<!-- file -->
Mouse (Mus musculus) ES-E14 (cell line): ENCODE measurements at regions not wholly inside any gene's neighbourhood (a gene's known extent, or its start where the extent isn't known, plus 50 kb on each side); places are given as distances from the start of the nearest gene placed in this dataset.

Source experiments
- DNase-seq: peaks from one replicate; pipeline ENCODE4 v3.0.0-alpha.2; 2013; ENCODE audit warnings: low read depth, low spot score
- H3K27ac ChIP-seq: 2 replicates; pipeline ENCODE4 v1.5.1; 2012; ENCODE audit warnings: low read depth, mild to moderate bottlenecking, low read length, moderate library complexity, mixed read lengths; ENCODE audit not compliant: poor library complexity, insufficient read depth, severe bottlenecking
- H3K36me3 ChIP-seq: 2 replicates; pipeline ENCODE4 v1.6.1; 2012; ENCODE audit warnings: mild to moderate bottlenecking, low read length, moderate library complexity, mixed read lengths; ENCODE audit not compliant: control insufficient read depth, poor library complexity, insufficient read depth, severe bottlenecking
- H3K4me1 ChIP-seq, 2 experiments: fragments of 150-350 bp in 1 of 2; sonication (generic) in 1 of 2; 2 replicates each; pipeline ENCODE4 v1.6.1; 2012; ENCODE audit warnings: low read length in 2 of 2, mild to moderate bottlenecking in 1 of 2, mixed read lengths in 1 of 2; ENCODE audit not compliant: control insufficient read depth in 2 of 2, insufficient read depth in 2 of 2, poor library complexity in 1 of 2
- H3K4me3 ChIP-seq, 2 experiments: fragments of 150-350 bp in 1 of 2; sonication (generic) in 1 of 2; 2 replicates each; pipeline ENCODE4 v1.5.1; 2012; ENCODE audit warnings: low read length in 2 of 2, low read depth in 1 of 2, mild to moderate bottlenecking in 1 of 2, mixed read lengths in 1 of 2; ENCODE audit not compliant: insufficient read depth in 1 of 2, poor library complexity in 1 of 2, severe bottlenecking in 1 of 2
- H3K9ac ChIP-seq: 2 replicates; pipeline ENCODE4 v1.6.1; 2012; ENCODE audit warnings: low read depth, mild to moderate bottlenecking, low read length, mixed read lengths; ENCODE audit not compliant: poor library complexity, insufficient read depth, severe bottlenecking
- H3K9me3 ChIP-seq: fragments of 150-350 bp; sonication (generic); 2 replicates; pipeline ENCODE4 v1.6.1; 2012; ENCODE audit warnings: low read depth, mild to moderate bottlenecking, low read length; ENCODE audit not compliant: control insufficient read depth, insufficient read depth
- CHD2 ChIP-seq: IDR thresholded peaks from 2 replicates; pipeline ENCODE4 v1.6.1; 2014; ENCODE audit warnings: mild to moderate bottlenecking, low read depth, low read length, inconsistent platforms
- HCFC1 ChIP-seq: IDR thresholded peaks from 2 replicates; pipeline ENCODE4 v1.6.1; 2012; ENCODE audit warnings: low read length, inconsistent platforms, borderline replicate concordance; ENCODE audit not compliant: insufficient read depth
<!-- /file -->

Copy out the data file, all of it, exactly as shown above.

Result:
Mouse (Mus musculus) ES-E14 (cell line): ENCODE measurements at regions not wholly inside any gene's neighbourhood (a gene's known extent, or its start where the extent isn't known, plus 50 kb on each side); places are given as distances from the start of the nearest gene placed in this dataset.

Source experiments
- DNase-seq: peaks from one replicate; pipeline ENCODE4 v3.0.0-alpha.2; 2013; ENCODE audit warnings: low read depth, low spot score
- H3K27ac ChIP-seq: 2 replicates; pipeline ENCODE4 v1.5.1; 2012; ENCODE audit warnings: low read depth, mild to moderate bottlenecking, low read length, moderate library complexity, mixed read lengths; ENCODE audit not compliant: poor library complexity, insufficient read depth, severe bottlenecking
- H3K36me3 ChIP-seq: 2 replicates; pipeline ENCODE4 v1.6.1; 2012; ENCODE audit warnings: mild to moderate bottlenecking, low read length, moderate library complexity, mixed read lengths; ENCODE audit not compliant: control insufficient read depth, poor library complexity, insufficient read depth, severe bottlenecking
- H3K4me1 ChIP-seq, 2 experiments: fragments of 150-350 bp in 1 of 2; sonication (generic) in 1 of 2; 2 replicates each; pipeline ENCODE4 v1.6.1; 2012; ENCODE audit warnings: low read length in 2 of 2, mild to moderate bottlenecking in 1 of 2, mixed read lengths in 1 of 2; ENCODE audit not compliant: control insufficient read depth in 2 of 2, insufficient read depth in 2 of 2, poor library complexity in 1 of 2
- H3K4me3 ChIP-seq, 2 experiments: fragments of 150-350 bp in 1 of 2; sonication (generic) in 1 of 2; 2 replicates each; pipeline ENCODE4 v1.5.1; 2012; ENCODE audit warnings: low read length in 2 of 2, low read depth in 1 of 2, mild to moderate bottlenecking in 1 of 2, mixed read lengths in 1 of 2; ENCODE audit not compliant: insufficient read depth in 1 of 2, poor library complexity in 1 of 2, severe bottlenecking in 1 of 2
- H3K9ac ChIP-seq: 2 replicates; pipeline ENCODE4 v1.6.1; 2012; ENCODE audit warnings: low read depth, mild to moderate bottlenecking, low read length, mixed read lengths; ENCODE audit not compliant: poor library complexity, insufficient read depth, severe bottlenecking
- H3K9me3 ChIP-seq: fragments of 150-350 bp; sonication (generic); 2 replicates; pipeline ENCODE4 v1.6.1; 2012; ENCODE audit warnings: low read depth, mild to moderate bottlenecking, low read length; ENCODE audit not compliant: control insufficient read depth, insufficient read depth
- CHD2 ChIP-seq: IDR thresholded peaks from 2 replicates; pipeline ENCODE4 v1.6.1; 2014; ENCODE audit warnings: mild to moderate bottlenecking, low read depth, low read length, inconsistent platforms
- HCFC1 ChIP-seq: IDR thresholded peaks from 2 replicates; pipeline ENCODE4 v1.6.1; 2012; ENCODE audit warnings: low read length, inconsistent platforms, borderline replicate concordance; ENCODE audit not compliant: insufficient read depth